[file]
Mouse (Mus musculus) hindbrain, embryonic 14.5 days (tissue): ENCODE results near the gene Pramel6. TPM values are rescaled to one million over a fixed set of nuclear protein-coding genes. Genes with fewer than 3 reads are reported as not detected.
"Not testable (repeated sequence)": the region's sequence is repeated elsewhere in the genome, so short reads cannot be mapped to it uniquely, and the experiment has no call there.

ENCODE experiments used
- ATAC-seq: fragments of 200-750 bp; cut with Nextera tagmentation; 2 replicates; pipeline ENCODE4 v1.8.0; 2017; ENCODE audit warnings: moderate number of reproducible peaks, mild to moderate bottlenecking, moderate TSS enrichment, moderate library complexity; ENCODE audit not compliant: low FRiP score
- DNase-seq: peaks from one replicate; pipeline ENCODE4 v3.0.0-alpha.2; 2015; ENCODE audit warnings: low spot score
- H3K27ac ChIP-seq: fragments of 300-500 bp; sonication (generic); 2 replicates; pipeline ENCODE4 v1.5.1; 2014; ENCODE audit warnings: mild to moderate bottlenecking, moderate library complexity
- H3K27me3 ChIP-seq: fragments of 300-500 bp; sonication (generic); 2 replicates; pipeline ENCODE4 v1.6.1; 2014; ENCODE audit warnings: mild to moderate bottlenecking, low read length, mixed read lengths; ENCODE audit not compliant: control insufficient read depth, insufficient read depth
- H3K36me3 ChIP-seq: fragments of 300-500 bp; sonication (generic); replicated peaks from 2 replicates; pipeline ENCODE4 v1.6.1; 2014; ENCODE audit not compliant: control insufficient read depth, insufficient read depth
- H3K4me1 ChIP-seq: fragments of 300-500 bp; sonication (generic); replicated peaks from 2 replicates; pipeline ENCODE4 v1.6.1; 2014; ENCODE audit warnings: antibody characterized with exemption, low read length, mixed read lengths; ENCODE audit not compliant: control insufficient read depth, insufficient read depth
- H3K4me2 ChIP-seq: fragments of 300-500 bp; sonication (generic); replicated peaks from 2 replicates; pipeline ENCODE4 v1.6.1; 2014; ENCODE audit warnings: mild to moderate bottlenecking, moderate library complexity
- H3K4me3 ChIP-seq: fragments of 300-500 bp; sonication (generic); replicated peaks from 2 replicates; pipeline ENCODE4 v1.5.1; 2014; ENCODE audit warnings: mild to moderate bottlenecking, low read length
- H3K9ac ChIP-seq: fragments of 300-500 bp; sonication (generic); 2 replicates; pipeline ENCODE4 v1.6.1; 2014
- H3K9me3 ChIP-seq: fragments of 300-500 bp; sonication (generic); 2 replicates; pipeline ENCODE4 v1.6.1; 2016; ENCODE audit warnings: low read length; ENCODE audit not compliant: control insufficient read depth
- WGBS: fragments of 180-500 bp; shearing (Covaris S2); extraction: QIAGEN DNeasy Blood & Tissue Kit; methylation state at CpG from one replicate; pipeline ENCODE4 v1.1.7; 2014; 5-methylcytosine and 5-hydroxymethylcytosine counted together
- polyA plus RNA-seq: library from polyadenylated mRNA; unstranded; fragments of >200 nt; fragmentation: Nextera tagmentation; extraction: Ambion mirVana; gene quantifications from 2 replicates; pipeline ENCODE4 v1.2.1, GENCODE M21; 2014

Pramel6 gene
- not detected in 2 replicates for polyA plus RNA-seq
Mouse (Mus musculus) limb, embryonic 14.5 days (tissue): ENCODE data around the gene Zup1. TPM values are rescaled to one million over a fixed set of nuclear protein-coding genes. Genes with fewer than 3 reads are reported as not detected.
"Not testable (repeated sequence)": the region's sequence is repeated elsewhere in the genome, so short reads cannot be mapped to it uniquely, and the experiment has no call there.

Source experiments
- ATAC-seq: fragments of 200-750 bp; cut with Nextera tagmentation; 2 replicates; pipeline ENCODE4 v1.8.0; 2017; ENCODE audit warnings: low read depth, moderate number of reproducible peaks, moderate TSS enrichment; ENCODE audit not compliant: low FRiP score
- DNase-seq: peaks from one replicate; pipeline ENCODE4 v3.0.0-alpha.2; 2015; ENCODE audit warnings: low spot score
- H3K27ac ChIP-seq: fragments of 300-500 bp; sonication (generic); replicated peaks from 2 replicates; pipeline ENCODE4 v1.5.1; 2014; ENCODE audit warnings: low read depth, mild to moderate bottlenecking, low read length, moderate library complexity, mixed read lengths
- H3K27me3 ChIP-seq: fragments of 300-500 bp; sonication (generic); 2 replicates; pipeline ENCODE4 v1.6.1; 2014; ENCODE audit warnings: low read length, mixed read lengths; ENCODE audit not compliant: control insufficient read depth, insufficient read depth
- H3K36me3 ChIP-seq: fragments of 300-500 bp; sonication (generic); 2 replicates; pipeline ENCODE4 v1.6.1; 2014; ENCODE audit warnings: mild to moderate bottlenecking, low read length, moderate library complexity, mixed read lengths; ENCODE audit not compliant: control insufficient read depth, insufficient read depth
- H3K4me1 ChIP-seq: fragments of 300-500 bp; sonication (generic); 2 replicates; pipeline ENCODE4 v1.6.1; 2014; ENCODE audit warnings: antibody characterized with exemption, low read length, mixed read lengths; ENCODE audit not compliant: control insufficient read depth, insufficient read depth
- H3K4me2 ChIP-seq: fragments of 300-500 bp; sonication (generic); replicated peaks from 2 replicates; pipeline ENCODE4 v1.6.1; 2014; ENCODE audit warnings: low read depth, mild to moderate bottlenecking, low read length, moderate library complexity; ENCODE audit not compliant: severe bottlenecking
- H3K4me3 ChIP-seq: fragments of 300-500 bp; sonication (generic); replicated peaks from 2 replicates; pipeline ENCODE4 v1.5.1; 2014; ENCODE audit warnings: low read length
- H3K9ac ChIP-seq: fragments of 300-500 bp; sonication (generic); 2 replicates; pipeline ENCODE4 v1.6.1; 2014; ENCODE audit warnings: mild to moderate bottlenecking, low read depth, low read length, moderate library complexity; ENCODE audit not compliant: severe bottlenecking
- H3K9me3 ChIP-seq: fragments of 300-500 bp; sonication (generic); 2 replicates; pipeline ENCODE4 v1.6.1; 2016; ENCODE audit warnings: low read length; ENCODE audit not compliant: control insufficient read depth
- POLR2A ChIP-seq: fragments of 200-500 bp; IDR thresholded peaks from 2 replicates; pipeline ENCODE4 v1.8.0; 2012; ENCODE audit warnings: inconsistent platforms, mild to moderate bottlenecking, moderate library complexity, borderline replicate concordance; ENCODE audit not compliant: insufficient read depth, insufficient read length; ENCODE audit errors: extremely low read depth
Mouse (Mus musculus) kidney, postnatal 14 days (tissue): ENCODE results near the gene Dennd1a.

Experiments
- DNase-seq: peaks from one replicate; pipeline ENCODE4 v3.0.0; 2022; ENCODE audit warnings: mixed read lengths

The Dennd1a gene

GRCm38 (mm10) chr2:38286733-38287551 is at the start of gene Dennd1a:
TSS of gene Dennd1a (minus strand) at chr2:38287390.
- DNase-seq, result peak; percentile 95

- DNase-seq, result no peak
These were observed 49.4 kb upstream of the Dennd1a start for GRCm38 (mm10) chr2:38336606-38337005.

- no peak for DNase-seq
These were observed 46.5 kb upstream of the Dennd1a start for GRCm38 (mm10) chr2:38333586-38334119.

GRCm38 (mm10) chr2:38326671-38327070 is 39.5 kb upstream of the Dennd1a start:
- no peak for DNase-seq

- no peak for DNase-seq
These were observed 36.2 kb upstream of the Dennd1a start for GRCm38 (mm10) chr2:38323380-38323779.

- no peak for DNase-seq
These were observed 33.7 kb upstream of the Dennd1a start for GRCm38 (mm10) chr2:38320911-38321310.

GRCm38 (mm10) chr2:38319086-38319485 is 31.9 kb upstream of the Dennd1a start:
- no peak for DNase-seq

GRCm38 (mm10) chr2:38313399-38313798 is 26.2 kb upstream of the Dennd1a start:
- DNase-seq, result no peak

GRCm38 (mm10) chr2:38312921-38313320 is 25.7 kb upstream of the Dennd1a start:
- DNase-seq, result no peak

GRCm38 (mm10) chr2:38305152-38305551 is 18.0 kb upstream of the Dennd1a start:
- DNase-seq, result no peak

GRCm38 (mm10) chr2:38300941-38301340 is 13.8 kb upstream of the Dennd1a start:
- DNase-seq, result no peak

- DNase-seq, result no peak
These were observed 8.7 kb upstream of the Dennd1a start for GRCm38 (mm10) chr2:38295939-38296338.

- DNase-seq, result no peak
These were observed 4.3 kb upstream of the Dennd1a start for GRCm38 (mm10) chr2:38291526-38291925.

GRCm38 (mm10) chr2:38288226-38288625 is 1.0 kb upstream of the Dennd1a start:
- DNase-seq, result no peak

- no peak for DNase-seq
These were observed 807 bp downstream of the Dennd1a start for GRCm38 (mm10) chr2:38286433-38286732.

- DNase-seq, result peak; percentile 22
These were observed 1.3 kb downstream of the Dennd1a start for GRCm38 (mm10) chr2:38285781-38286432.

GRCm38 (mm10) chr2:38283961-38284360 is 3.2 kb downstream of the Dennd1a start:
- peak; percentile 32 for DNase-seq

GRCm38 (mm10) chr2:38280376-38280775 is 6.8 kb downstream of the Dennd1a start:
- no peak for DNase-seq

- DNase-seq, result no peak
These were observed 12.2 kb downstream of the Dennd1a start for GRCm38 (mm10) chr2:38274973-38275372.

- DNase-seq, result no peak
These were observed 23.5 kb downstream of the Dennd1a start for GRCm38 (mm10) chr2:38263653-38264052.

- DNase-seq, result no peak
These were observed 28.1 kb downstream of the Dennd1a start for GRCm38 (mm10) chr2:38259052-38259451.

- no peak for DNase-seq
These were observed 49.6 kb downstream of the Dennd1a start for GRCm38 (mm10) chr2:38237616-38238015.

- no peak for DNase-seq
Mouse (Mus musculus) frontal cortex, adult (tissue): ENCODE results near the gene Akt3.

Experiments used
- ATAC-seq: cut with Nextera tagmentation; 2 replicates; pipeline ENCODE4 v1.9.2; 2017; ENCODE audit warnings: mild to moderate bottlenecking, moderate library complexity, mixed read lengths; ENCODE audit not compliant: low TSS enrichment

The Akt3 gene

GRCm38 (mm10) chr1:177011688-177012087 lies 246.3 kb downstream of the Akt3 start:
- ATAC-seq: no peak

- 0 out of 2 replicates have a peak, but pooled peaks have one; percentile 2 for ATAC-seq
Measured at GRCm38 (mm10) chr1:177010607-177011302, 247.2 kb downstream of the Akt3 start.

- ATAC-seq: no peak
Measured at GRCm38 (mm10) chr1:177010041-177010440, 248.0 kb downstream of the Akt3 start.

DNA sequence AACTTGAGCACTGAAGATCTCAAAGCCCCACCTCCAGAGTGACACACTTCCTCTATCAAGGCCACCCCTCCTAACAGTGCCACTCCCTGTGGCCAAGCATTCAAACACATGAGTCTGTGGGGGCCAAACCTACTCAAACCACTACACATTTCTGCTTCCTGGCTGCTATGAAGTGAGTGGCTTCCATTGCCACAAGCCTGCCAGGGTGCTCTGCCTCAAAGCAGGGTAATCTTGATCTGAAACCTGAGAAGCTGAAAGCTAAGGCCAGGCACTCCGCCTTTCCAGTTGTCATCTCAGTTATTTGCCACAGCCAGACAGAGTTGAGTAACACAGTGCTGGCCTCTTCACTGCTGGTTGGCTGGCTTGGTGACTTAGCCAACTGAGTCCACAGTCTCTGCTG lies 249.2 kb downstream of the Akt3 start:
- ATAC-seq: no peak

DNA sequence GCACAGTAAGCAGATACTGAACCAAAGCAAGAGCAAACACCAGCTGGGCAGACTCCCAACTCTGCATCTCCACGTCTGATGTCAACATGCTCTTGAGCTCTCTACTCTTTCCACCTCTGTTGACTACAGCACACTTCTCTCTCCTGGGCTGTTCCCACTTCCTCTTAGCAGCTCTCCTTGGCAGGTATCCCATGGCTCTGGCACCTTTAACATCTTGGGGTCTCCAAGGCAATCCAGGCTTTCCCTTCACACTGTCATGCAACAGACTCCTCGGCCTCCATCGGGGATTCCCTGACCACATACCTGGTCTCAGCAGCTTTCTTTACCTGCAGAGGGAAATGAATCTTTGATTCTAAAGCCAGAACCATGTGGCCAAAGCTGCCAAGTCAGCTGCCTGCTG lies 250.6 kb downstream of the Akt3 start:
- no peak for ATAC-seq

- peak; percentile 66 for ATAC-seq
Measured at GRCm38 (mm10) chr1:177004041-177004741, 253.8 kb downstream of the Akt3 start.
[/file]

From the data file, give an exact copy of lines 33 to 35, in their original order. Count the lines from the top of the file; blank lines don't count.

Experiments
- DNase-seq: peaks from one replicate; pipeline ENCODE4 v3.0.0; 2022; ENCODE audit warnings: mixed read lengths

The Dennd1a gene